IF WAYNE Rooney had been anywhere near his best he could have scored six goals in England’s last two games, and that lack of ruthlessness is the only major stain on an otherwise successful international break.
Rooney will never get more chances than he did against Estonia and San Marino yet only scored once against each. The man chasing hunting Bobby Charlton’s all-time record of 49 England goals could be a good deal closer to his target if he had been on top form.
The Manchester United striker was certainly game, and he did eventually score the goal that England needed in Tallinn, but he is missing his edge, and it’s not only affecting his scoring.
Rooney didn’t create anything for team-mates either. You expect him to get on the ball, try one-twos and through-balls, but he seems to be playing nervously and tentatively.
He’s got to be careful this slump doesn’t drag on because it could hit his confidence and before he knows it he’ll believe he’s only a good player rather than a very good one.
Overall, however, Hodgson will have breathed a sigh of relief at full-time last night, having taken six points from two games in which anything less would have been deemed a disaster.
These games are about taking maximum points, and the reality is that few sides, with the possible exception of Gibraltar, roll over – especially not Estonia, who were very well organised and frequently yesterday had six men at the back and four across the middle.
For many of these England players it’s also useful experience: another trip, 180 more minutes of international football, and, crucially, another win. A few of the new boys will have learned a fair bit this week.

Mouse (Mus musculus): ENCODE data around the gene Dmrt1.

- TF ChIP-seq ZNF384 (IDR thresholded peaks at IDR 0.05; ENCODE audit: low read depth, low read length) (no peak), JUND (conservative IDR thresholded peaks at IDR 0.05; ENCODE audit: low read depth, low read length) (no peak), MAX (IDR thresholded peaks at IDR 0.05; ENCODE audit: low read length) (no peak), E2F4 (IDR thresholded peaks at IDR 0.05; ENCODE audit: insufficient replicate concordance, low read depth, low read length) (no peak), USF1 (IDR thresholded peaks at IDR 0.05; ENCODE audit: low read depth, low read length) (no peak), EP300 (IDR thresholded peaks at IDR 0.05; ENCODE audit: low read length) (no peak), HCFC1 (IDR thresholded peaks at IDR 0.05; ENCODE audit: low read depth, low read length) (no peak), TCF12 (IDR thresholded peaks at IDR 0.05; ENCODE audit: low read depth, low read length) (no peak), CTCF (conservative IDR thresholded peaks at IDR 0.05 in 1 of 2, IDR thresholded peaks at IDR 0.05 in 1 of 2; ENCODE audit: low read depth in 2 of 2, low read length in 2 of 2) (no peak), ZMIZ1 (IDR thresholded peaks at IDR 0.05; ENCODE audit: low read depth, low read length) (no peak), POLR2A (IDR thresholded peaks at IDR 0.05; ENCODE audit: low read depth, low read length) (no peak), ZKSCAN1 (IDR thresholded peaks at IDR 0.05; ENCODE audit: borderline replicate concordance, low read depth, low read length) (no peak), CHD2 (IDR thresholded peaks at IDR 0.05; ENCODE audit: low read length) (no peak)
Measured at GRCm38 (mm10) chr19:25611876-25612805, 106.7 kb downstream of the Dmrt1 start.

England’s other two main positives were the performances of Jack Wilshere and Adam Lallana. Wilshere is growing in influence and this diamond midfield system that Hodgson has adopted in the last three games suits him.
Lallana perhaps still has to convince himself he is ready for this level but yesterday will have done his confidence good. It’s rare that we have a two-footed player but, refreshingly, the Liverpool man is one and it brings a balance to the side.
Rooney aside, Hodgson’s other area to improve is England’s use of the flanks. With the best will in the world, 19-year-old Calum Chambers doesn’t yet know if he can go past players at this level so needs to have someone overlapping outside of him.
Leighton Baines didn’t get into the match much again, and England look far too predictable in wide areas. Considering they had so much possession in the final third, it was far from obvious what they were trying to achieve.
Trevor Steven is a former England international footballer who played at two World Cups. He now works as a media commentator.